b/w Isn’t She Pretty
(Written by Berry Gordy)
Oh, man, I love this record.
The first-ever release on the brand new Gordy Records imprint, and right out of the gate, its first chart hit (going Top 30 R&B), this was also deservedly the first of many (many!) chart hits for the Temptations.
It was also the first solo lead vocal on a Tempts record for Eddie Kendricks, who had previously done his best to ruin the group’s début single, Oh Mother Of Mine, with a series of falsetto shrieks and yelps – but who sounds strangely at ease here.
I say “strangely”, because this is an eerie, almost other-worldly record, apparently constructed by Berry Gordy out of moonlight and shadows; it’s full of strange chord changes, unusual noises, unexpected harmonising and – of course – Gordy’s wife Raynoma, “Miss Ray”, parping away on her primitive Ondioline synthesizer, as she had done on so many previous Motown releases. Yet, somehow, it all works. Actually, no, it doesn’t just work, it sounds fantastic.
I love it.
Opening with a hesitant-yet-strident burst of Ondioline, guitar and drums together, all playing the exact same notes one at a time to produce a kind of weird early-60s orchestra hit (and a reprise of sorts of one of the instrumental breaks of the Temptations’ previous single, the genuinely strange multi-part experiment Check Yourself, oddly enough), the record then settles down into a sort of dreamlike, cascading series of overlapping soundscapes. It’s mesmerising, and it’s so different from anything else available at the time that you can’t help but perk up your ears – what IS that?.
In a good way, though, not just baffling and avant-garde like Check Yourself, but genuinely beguiling. There’s a conventional romantic ballad buried somewhere in there, but it’s buried very deep, Eddie Kendricks only barely keeping within sight of the tune as he swoops around the top of his high tenor range. As I said earlier, he’d previously been seriously at fault on Oh Mother Of Mine, but his strange, otherworldly tenor warble suits this song down to the ground, resulting in one of his best lead vocals before going solo years later.
Eddie and the band spend the verses playing two almost completely different tunes, yet somehow they end up in the same place just as the record gets to the chorus. It’s the chorus that really makes this record, Eddie timing out a descending lead-in – “Yes – you’re – my” – before the rest of the Tempts, anchored by Melvin Franklin’s resonating bass, pull out a rich, layered descending harmony – “DREAM – come – truuuuuuue”, starting with a weird chord change out of nowhere and resounding with a warm and enveloping sound that makes your hair stand on end.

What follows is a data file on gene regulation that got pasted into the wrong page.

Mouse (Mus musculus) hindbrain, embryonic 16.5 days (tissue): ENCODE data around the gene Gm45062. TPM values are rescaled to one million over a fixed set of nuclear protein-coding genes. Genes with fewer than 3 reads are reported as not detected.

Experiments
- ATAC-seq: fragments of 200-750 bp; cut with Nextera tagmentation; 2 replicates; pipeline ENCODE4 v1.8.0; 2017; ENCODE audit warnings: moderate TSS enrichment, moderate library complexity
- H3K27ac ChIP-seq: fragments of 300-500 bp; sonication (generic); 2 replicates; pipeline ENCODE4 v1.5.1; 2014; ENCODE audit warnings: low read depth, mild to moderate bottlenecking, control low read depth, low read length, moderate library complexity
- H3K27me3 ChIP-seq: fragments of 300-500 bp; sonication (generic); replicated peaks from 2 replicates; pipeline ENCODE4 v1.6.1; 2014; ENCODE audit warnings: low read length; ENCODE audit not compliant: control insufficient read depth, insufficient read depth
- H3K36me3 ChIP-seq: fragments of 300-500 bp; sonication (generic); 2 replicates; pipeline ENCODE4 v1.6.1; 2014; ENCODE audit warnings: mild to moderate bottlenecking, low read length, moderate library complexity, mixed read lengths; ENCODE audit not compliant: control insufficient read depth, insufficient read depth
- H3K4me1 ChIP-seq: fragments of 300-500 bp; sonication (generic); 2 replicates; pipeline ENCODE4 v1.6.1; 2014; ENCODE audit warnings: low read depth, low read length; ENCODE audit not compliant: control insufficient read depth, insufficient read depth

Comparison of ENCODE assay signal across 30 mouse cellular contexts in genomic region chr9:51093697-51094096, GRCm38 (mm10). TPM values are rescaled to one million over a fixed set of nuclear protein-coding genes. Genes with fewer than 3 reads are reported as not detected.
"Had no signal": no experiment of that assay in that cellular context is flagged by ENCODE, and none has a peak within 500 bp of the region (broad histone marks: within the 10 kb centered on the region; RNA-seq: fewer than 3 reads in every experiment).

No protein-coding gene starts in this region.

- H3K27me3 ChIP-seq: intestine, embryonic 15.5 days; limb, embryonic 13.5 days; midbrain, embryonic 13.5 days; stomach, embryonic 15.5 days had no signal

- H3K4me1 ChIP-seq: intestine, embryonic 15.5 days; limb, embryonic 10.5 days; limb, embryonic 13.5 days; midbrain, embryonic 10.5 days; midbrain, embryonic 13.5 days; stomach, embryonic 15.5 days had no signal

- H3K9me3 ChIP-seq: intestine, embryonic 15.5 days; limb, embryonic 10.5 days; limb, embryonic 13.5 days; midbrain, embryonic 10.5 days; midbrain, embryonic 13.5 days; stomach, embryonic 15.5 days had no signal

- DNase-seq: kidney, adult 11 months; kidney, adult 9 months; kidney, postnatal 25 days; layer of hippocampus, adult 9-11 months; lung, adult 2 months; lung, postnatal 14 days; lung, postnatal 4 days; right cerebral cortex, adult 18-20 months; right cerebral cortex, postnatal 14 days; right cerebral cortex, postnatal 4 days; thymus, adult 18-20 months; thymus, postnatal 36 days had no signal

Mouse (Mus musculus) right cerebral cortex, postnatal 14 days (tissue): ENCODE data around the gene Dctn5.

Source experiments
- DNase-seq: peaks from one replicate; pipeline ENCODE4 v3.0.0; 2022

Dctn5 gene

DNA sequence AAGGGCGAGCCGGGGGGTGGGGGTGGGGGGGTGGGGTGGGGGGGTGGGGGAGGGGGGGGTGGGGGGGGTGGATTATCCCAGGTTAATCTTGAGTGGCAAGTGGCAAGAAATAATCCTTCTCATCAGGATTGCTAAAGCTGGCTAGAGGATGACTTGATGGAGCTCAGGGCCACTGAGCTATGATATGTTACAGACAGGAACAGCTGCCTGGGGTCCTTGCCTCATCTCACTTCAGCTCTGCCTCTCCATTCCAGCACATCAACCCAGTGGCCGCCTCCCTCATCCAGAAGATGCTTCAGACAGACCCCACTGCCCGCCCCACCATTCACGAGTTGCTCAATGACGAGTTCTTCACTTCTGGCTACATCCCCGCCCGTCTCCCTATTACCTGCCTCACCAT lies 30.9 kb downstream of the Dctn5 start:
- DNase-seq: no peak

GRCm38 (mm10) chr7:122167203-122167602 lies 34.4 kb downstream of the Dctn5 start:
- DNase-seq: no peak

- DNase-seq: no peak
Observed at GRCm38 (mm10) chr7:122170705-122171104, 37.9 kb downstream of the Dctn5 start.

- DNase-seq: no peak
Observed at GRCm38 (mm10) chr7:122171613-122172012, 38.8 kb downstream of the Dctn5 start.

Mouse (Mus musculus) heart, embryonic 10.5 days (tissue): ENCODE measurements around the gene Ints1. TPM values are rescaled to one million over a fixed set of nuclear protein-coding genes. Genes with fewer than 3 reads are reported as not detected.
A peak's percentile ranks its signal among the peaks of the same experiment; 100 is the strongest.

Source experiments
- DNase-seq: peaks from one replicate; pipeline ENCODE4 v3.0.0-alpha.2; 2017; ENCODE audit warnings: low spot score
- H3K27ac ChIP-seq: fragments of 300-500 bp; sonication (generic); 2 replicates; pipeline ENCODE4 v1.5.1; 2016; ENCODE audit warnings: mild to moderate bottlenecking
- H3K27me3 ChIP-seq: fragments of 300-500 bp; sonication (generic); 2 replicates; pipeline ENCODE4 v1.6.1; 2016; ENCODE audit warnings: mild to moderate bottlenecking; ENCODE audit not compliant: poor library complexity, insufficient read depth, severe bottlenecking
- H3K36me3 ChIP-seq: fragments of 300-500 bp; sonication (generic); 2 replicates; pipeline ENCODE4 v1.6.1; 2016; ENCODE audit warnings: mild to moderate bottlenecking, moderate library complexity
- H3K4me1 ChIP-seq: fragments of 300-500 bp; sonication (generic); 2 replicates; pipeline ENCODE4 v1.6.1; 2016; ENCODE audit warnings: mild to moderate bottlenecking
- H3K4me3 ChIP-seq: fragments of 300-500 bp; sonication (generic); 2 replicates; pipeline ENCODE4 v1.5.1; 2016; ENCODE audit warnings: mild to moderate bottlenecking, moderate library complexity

Indeed, all the weird stuff that goes on on this record – and there’s a lot of it, it must be said – just fits in perfectly, it’s never experimentation just for the sake of it. There’s a lengthy Ondioline solo in the middle, a long instrumental break which would ordinarily stick out like a sore thumb, but which somehow works with just the right touch. On the rest of the record, the Ondioline takes what would on later Motown records be the role of a lush string section, and it’s done very well, so drawing attention to the instrument’s artificial nature by giving it a long, parping, buzzing solo should be a mistake – but it works. The whole record works.
I’m really heartened that this was a hit, as it might well have proved too uncommercial for either radio or record shoppers – but it’s one of those things that reaffirms your faith in the American record-buying public, because this was almost in the R&B Top Twenty, and set the Temptations up for a long and successful career as one of the world’s premier R&B vocal groups. Even with all of the great records they’d go on to make, though, I still have to rank this among my favourite Temptations singles; it’s just magical.
Possibly the best song Berry Gordy ever wrote, and therefore fitting that it should appear on the first release on the label bearing his name. But huge credit is also due to both the band and to the group; it is, after all, what’s in the grooves that count(s).
MOTOWN JUNKIES VERDICT
(I’ve had MY say, now it’s your turn. Agree? Disagree? Leave a comment, or click the thumbs at the bottom there. Dissent is encouraged!)
You’re reading Motown Junkies, an attempt to review every Motown A- and B-side ever released. Click on the “previous” and “next” buttons below to go back and forth through the catalogue, or visit the Master Index for a full list of reviews so far.
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“Baby I Need You”
“Isn’t She Pretty”